A French Swiss brass striking and alarm Capucine travel clock, circa 1800.
Besides the luxury clocks that are called ‘Pendule d’officier’ with their cases made of gilt bronze or luxurious woods, there were travel clocks made with less expensive cases. This group of clocks we call ‘Capucine’ like the monks of the Capucine Order. There are two explanations for the use of this term. The first states that the bell which often surmounts these clocks would have resemblance with the hoods of the cowls of the Capucine order. The second explanation which seems more logical to me, seeks the comparison of the austere way of living of this order, with the more austere execution of these clocks. As stated earlier in the part on Pendules d’officier, the distinctive feature of the Capucine is their relative simple cases.
The 9.5-cm diameter enamel dial has Roman numerals and is set in a thin bezel which is characteristic for early Capucines. The attractive brass hands are of the Breguet type. The alarm setting hand is made of blued steel.
The movement is driven by two spring barrels and has a duration of at least eight days. It is regulated by anchor escapement in combination with a silk suspended pendulum with rate adjusting at the top. The clock strikes the full hours and half hours by means of rack striking. At the full hours, the clock repeats the strikes after a minute or so. This ‘Morbier striking’ is useful because when a clock starts striking, one often realizes this too late to start counting. But being alerted by the first time the clock struck, one can start counting when it strikes for the second time. Most Morbier or Comtoise clocks have this type of striking also. By tripping a lever on the side of the case, the clock will repeat the number of past hour. This repeating function was very useful in a time when just turning on the light wasn’t possible. By having the last hour repeated one ‘heard’ what time it was. The clock also has a alarm mechanism that is activated by pull winding.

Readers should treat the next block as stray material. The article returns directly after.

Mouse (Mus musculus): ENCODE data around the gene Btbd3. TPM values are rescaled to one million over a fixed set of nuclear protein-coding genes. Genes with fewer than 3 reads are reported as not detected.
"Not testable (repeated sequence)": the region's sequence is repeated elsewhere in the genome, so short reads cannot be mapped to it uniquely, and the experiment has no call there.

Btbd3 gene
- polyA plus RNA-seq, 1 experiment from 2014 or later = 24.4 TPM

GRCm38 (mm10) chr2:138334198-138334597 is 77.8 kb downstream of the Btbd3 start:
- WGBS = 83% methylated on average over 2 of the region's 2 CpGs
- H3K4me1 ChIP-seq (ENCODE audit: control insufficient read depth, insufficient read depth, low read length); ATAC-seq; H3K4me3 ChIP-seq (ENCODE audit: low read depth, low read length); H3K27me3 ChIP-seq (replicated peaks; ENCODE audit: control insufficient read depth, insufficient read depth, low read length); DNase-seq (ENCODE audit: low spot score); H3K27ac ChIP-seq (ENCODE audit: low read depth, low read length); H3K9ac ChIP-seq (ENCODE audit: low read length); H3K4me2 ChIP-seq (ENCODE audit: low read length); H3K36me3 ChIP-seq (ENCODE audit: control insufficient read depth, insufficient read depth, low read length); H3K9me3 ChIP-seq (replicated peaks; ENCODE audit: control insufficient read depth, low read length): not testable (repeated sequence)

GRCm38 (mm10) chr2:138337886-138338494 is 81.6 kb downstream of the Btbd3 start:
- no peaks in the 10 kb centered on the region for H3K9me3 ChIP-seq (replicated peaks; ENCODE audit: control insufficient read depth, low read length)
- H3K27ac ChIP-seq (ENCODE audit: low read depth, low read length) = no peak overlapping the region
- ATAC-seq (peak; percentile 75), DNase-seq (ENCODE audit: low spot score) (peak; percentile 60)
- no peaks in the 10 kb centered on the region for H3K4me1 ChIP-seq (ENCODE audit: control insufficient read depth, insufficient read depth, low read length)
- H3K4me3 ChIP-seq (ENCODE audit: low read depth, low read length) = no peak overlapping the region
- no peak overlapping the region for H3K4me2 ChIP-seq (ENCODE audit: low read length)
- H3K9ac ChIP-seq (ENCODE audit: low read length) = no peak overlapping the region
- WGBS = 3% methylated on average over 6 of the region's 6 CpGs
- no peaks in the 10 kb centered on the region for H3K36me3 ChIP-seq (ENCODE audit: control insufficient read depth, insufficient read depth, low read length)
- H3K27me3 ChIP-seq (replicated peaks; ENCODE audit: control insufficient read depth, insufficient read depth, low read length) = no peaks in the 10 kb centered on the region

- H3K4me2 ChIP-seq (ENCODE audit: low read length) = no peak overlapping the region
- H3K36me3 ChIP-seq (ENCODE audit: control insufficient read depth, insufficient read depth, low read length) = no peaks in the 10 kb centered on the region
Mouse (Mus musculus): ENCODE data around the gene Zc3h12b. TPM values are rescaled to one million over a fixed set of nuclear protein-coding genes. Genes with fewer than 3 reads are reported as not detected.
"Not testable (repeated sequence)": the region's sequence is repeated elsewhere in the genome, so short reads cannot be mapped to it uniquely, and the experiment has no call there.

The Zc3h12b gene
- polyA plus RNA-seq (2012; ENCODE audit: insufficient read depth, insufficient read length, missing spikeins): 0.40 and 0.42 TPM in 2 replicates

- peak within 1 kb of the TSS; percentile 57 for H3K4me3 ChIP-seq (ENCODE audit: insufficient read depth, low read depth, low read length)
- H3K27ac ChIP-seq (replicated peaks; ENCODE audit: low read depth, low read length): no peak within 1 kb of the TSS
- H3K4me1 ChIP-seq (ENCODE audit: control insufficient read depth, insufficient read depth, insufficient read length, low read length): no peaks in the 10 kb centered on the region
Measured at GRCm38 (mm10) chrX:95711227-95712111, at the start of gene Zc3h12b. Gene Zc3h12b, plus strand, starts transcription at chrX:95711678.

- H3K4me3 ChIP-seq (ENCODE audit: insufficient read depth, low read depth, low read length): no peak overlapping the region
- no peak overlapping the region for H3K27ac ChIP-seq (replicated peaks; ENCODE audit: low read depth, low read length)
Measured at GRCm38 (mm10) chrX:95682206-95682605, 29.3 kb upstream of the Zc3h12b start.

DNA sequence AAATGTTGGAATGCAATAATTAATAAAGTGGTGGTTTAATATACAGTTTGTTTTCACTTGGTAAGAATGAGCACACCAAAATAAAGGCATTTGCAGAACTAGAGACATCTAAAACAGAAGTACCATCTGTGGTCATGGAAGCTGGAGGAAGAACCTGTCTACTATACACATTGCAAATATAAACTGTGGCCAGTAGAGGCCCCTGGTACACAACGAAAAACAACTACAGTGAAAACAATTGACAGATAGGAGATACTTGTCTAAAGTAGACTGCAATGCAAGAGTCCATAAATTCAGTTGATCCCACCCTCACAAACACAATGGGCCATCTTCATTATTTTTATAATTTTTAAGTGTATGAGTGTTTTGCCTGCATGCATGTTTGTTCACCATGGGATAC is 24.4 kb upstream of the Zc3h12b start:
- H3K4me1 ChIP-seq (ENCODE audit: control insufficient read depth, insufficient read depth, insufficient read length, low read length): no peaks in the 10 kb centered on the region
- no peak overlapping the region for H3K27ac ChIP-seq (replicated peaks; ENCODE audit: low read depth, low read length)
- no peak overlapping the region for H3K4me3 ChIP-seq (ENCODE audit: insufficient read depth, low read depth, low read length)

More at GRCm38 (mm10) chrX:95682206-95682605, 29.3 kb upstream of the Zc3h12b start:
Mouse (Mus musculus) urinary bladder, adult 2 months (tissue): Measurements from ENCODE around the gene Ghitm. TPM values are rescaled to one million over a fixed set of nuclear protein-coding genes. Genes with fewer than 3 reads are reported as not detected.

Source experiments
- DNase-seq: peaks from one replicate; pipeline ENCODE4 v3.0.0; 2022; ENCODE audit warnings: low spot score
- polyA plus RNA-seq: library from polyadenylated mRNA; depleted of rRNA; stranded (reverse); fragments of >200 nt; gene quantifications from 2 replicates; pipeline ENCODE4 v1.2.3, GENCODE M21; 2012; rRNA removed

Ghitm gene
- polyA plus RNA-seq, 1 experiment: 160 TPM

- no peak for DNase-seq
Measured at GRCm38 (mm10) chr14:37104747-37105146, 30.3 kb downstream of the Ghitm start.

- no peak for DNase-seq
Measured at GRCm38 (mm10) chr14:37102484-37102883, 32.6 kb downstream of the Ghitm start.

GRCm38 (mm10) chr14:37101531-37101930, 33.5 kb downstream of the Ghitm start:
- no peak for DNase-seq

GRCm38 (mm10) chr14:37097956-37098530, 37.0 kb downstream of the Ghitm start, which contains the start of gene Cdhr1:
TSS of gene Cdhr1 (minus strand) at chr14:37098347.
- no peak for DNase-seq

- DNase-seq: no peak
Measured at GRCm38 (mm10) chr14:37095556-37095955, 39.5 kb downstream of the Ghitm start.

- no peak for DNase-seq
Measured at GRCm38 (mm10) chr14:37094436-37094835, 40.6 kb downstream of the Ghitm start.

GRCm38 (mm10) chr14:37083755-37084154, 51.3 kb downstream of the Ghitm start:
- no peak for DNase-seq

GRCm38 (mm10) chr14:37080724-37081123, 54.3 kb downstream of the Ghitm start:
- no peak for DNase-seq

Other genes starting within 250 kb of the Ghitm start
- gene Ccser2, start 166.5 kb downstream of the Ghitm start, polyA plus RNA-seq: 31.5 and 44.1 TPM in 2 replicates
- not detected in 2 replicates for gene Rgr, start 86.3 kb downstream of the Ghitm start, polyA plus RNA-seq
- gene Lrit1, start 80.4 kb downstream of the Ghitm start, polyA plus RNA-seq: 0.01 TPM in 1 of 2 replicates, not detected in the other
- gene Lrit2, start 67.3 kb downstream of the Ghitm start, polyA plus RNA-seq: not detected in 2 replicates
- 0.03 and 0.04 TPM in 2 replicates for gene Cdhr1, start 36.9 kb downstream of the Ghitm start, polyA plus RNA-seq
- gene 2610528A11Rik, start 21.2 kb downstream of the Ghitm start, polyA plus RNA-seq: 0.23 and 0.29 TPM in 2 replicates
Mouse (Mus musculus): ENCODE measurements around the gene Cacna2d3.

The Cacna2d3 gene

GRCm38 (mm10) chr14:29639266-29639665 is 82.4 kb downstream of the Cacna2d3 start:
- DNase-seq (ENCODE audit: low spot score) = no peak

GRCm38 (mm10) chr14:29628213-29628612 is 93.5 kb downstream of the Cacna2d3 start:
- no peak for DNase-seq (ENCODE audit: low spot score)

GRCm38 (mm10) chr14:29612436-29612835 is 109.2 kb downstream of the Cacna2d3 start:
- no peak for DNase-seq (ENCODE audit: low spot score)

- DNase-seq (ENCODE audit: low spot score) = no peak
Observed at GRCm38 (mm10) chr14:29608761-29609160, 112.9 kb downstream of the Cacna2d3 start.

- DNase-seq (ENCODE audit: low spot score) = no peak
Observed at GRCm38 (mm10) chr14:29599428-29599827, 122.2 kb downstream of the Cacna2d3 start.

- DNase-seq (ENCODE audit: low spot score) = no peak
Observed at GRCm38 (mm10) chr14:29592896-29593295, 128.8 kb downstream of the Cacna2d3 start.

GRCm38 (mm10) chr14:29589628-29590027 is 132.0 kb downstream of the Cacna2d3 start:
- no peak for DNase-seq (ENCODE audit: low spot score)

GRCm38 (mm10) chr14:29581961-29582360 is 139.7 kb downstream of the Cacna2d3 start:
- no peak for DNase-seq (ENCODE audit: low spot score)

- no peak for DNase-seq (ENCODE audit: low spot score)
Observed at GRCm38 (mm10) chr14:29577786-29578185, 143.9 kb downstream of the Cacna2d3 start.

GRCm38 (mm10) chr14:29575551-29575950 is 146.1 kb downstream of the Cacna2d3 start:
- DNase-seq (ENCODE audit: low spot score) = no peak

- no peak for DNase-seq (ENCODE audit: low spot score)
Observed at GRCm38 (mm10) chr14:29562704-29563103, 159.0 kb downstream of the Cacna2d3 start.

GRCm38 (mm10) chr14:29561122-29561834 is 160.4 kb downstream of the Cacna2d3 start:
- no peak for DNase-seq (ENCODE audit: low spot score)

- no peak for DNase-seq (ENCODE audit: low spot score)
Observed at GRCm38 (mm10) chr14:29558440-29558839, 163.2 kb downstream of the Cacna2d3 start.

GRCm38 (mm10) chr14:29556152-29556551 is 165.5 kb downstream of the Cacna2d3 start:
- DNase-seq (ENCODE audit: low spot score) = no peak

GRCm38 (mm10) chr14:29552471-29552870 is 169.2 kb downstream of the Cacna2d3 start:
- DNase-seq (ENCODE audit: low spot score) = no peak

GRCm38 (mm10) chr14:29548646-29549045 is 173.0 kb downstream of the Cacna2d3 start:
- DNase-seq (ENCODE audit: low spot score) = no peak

The movement is fitted in a rectangular case which is surmounted by a handle on an urn finial. There are four further finials at the corners. At the back and sides there are doors giving access to the movement. The whole is placed on four turned toupee feet.